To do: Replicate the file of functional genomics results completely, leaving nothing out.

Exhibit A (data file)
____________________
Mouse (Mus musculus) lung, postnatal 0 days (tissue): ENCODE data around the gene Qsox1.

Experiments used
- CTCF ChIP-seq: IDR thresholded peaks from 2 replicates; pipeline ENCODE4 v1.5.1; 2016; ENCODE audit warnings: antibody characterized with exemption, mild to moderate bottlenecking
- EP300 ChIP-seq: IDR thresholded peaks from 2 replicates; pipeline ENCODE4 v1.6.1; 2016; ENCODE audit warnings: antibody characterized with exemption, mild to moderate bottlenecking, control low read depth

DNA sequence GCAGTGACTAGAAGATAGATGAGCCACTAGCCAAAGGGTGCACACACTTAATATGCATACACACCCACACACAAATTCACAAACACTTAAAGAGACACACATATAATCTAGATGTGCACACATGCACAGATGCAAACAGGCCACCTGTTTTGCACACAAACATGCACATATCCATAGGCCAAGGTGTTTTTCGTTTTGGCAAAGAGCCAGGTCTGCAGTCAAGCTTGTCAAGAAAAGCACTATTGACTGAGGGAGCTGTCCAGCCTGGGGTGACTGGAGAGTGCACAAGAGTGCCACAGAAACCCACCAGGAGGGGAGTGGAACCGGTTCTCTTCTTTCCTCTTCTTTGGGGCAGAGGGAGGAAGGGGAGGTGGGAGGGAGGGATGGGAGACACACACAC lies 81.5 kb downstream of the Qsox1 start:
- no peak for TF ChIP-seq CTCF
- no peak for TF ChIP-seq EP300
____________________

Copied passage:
Mouse (Mus musculus) lung, postnatal 0 days (tissue): ENCODE data around the gene Qsox1.

Experiments used
- CTCF ChIP-seq: IDR thresholded peaks from 2 replicates; pipeline ENCODE4 v1.5.1; 2016; ENCODE audit warnings: antibody characterized with exemption, mild to moderate bottlenecking
- EP300 ChIP-seq: IDR thresholded peaks from 2 replicates; pipeline ENCODE4 v1.6.1; 2016; ENCODE audit warnings: antibody characterized with exemption, mild to moderate bottlenecking, control low read depth

DNA sequence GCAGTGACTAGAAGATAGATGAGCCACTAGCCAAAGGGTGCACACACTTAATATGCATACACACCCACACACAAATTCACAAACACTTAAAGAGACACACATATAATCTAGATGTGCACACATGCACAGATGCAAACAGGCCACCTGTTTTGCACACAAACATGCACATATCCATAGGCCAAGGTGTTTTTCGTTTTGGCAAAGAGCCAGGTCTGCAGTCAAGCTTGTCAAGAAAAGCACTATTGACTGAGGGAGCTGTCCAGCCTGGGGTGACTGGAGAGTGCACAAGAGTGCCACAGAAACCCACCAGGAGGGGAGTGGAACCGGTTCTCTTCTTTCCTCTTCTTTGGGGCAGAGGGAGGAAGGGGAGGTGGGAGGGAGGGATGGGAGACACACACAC lies 81.5 kb downstream of the Qsox1 start:
- no peak for TF ChIP-seq CTCF
- no peak for TF ChIP-seq EP300